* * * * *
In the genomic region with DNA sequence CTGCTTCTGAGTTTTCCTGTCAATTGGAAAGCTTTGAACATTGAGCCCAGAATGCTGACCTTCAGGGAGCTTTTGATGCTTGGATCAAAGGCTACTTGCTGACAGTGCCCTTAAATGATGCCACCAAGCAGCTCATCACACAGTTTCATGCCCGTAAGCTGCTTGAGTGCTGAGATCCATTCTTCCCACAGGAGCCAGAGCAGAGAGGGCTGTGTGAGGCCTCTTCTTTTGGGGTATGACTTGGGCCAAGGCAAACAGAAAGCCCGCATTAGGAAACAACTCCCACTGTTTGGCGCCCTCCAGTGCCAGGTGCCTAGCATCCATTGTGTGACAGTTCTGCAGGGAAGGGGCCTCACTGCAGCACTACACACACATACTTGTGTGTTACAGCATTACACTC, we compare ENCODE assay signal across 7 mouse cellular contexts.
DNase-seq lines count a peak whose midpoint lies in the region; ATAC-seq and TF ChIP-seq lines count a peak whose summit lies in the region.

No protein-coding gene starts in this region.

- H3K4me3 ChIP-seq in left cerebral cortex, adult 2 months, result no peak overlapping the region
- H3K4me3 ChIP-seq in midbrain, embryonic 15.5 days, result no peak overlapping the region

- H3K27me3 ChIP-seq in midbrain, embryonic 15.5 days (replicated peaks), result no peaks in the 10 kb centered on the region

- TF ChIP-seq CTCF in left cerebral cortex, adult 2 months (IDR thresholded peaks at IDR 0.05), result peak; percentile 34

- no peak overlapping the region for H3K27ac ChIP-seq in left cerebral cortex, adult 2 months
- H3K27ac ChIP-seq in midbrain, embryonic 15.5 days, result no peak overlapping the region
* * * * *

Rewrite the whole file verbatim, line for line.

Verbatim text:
In the genomic region with DNA sequence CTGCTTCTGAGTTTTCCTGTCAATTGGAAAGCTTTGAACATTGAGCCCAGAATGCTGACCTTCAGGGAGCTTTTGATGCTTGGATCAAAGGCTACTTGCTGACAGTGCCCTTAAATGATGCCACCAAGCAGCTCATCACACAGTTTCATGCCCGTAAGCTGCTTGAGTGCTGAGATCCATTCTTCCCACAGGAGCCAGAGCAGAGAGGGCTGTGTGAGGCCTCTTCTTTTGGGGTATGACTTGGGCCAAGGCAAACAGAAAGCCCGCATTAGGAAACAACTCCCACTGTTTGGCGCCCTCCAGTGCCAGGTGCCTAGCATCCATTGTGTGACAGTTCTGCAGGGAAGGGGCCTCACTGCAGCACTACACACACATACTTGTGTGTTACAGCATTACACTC, we compare ENCODE assay signal across 7 mouse cellular contexts.
DNase-seq lines count a peak whose midpoint lies in the region; ATAC-seq and TF ChIP-seq lines count a peak whose summit lies in the region.

No protein-coding gene starts in this region.

- H3K4me3 ChIP-seq in left cerebral cortex, adult 2 months, result no peak overlapping the region
- H3K4me3 ChIP-seq in midbrain, embryonic 15.5 days, result no peak overlapping the region

- H3K27me3 ChIP-seq in midbrain, embryonic 15.5 days (replicated peaks), result no peaks in the 10 kb centered on the region

- TF ChIP-seq CTCF in left cerebral cortex, adult 2 months (IDR thresholded peaks at IDR 0.05), result peak; percentile 34

- no peak overlapping the region for H3K27ac ChIP-seq in left cerebral cortex, adult 2 months
- H3K27ac ChIP-seq in midbrain, embryonic 15.5 days, result no peak overlapping the region